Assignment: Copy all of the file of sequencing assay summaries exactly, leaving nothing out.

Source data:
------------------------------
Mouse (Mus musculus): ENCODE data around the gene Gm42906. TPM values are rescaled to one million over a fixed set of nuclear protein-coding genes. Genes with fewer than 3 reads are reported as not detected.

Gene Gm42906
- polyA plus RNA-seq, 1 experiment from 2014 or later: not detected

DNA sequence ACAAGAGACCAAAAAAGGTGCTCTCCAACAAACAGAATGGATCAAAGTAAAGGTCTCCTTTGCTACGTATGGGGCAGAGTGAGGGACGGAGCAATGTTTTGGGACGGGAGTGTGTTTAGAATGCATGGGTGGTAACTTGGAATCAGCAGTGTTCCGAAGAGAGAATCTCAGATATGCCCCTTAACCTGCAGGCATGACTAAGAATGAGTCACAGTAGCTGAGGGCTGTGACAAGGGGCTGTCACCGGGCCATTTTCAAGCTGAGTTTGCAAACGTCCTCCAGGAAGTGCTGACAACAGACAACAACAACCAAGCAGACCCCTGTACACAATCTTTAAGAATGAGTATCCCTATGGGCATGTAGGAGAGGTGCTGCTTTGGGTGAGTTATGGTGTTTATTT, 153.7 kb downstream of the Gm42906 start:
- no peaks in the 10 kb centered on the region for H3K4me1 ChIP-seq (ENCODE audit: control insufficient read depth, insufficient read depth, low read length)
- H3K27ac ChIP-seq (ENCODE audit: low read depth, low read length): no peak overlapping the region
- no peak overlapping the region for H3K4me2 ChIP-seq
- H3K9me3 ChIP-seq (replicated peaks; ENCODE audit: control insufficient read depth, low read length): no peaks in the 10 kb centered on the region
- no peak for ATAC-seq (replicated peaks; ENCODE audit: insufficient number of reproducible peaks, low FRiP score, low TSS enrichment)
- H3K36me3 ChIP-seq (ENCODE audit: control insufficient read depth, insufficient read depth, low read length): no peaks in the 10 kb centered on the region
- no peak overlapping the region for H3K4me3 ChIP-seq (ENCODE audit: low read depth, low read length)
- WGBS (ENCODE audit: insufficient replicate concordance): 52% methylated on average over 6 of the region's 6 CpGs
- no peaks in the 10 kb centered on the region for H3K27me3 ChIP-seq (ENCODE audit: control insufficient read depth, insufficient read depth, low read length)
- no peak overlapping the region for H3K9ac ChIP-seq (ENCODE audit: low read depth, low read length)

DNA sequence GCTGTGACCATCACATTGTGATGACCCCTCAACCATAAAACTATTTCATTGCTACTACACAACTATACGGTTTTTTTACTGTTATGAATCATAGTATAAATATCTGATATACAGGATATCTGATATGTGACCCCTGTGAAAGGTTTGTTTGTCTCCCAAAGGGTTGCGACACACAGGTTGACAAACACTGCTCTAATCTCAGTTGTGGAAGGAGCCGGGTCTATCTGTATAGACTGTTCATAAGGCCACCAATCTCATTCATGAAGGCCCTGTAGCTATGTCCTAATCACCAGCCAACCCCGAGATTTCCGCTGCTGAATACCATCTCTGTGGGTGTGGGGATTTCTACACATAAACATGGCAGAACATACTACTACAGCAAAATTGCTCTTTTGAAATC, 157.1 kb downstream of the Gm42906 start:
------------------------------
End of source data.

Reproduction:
Mouse (Mus musculus): ENCODE data around the gene Gm42906. TPM values are rescaled to one million over a fixed set of nuclear protein-coding genes. Genes with fewer than 3 reads are reported as not detected.

Gene Gm42906
- polyA plus RNA-seq, 1 experiment from 2014 or later: not detected

DNA sequence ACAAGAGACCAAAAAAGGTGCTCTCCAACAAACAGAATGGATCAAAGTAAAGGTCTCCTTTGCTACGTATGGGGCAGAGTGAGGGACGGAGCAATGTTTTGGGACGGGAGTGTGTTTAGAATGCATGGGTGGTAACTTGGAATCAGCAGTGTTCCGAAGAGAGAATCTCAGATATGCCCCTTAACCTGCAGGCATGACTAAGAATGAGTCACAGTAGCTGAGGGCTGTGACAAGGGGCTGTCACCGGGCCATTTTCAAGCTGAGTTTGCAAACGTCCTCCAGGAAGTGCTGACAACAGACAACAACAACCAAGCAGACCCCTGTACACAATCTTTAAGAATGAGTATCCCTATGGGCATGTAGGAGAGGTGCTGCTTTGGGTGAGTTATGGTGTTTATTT, 153.7 kb downstream of the Gm42906 start:
- no peaks in the 10 kb centered on the region for H3K4me1 ChIP-seq (ENCODE audit: control insufficient read depth, insufficient read depth, low read length)
- H3K27ac ChIP-seq (ENCODE audit: low read depth, low read length): no peak overlapping the region
- no peak overlapping the region for H3K4me2 ChIP-seq
- H3K9me3 ChIP-seq (replicated peaks; ENCODE audit: control insufficient read depth, low read length): no peaks in the 10 kb centered on the region
- no peak for ATAC-seq (replicated peaks; ENCODE audit: insufficient number of reproducible peaks, low FRiP score, low TSS enrichment)
- H3K36me3 ChIP-seq (ENCODE audit: control insufficient read depth, insufficient read depth, low read length): no peaks in the 10 kb centered on the region
- no peak overlapping the region for H3K4me3 ChIP-seq (ENCODE audit: low read depth, low read length)
- WGBS (ENCODE audit: insufficient replicate concordance): 52% methylated on average over 6 of the region's 6 CpGs
- no peaks in the 10 kb centered on the region for H3K27me3 ChIP-seq (ENCODE audit: control insufficient read depth, insufficient read depth, low read length)
- no peak overlapping the region for H3K9ac ChIP-seq (ENCODE audit: low read depth, low read length)

DNA sequence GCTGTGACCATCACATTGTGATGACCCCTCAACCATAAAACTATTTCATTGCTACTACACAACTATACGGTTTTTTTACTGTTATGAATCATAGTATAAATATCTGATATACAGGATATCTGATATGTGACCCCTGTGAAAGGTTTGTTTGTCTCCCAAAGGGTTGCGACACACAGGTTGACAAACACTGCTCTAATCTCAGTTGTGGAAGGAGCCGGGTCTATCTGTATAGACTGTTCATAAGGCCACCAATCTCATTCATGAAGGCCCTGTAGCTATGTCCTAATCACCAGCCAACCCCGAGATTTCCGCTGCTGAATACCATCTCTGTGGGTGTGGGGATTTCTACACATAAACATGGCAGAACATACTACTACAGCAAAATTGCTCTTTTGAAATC, 157.1 kb downstream of the Gm42906 start: